The group initially consisted of post-graduate philosophy students, and included Stanley and Roslind Godlovitch, John Harris, David Wood, and Michael Peters. Its members were active in academic circles in Oxford, and through their influence others became interested in the idea of developing a moral philosophy that included non-humans. A particular inspiration was the writing of Brigid Brophy, the novelist. The idea of editing a collection of essays on animal rights emerged, and Brophy and others agreed to contribute. It was the publisher Gollancz (in the person of Giles Gordon) who suggested that such a book would be more interesting if group members contributed, as well as better known authors. The book was published as Animals, Men and Morals in 1971.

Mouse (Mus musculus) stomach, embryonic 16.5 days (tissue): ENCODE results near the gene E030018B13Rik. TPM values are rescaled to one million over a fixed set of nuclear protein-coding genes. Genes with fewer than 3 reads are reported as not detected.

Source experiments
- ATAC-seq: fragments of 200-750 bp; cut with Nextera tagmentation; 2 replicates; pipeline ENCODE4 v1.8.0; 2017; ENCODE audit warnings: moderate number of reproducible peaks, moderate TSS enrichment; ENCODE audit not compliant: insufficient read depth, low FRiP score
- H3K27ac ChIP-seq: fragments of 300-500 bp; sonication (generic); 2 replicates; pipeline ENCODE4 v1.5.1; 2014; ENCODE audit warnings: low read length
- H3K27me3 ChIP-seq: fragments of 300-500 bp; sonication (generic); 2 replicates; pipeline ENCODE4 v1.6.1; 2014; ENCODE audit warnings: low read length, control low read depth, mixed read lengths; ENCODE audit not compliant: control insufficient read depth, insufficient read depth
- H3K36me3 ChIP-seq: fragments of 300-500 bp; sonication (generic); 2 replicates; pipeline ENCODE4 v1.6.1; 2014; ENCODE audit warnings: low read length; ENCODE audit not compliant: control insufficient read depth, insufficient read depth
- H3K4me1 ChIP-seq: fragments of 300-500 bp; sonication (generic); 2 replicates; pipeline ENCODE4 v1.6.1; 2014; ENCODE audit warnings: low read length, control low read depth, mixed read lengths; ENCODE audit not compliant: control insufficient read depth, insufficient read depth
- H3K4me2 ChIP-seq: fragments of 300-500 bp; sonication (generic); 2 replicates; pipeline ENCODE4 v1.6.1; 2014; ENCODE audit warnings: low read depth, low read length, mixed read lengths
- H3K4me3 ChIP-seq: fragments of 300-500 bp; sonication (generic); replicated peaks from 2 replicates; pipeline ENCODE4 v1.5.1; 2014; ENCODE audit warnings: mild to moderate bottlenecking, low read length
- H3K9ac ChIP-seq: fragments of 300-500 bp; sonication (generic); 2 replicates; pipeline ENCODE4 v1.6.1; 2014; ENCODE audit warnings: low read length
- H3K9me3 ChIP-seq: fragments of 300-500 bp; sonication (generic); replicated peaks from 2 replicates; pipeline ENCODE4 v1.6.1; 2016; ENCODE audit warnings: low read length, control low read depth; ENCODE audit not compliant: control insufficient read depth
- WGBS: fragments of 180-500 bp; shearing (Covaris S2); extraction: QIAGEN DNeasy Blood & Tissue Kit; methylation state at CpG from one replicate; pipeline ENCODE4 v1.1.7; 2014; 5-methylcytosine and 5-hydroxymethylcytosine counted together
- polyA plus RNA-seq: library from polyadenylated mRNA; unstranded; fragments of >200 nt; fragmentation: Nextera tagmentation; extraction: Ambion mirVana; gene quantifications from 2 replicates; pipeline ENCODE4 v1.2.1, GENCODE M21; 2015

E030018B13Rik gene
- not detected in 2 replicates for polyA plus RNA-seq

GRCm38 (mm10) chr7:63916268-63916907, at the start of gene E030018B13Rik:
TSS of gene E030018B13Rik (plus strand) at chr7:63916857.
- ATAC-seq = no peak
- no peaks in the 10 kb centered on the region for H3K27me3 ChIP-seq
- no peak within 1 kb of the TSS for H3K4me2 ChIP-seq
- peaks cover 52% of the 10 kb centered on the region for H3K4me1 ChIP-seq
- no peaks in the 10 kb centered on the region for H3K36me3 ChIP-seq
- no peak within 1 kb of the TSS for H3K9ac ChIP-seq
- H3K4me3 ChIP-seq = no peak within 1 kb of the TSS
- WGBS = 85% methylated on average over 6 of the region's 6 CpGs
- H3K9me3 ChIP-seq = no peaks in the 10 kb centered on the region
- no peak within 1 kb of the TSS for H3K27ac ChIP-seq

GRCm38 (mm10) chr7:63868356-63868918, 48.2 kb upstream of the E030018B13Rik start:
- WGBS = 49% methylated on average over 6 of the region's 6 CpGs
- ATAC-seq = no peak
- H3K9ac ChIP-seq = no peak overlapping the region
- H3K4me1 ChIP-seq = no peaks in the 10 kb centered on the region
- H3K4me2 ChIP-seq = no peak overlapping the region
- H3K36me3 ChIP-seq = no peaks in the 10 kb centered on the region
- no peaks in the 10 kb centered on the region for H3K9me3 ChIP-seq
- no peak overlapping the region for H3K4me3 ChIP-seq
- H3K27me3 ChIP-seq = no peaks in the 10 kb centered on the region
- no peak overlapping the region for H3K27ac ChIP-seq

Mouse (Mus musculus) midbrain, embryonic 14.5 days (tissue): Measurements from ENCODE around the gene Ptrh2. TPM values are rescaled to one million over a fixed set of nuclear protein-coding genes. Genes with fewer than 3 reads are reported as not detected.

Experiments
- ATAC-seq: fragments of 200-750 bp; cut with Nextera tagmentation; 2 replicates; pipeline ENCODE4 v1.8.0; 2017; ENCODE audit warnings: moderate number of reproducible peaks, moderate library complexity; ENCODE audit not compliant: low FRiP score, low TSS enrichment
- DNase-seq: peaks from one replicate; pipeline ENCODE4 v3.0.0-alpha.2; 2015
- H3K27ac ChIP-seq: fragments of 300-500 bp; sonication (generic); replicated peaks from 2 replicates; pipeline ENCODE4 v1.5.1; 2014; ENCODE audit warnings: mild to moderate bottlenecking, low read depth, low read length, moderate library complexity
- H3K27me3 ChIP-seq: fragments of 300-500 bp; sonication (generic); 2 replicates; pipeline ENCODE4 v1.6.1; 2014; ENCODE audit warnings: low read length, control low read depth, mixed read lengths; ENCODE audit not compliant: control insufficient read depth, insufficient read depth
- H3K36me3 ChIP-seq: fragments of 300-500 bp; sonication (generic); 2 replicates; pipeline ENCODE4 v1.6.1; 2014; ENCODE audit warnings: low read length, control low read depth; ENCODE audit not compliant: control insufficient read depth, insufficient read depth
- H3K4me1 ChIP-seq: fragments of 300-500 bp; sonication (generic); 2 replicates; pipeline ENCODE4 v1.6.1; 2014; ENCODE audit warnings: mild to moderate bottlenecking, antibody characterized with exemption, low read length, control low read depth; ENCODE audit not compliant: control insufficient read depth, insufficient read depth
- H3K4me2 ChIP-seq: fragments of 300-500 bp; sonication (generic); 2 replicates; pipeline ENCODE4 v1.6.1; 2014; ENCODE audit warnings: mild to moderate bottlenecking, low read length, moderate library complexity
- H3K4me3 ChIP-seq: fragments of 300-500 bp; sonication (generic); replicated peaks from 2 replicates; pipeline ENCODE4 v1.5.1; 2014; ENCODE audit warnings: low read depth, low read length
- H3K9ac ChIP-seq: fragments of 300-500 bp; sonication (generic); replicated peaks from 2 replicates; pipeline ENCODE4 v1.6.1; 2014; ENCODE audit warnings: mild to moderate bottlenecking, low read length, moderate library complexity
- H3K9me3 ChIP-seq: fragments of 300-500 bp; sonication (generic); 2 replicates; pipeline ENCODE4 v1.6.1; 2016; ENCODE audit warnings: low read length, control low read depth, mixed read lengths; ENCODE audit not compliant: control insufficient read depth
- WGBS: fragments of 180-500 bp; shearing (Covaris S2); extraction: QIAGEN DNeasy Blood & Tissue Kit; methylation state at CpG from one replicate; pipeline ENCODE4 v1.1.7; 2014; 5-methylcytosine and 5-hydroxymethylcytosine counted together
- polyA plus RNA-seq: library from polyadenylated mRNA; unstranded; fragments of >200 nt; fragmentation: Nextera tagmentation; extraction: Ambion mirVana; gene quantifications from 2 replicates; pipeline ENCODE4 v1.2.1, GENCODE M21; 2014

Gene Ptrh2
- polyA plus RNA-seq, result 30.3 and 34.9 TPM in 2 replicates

The period was a fertile one for the development of the concept of animal rights, both at the academic and activist level. Members of the Oxford Group contributed to a series of scholarly works that examined the moral assumptions underpinning the use of non-human animals, and helped to formulate a counter-position. The group engaged in political activism too, writing and handing out leaflets protesting against animal testing and hunting. Two of its members, Richard D. Ryder and Andrew Linzey, organized the Cambridge Conference on Animal Rights at Trinity College, Cambridge in 1977, the first international conference devoted explicitly to animal rights.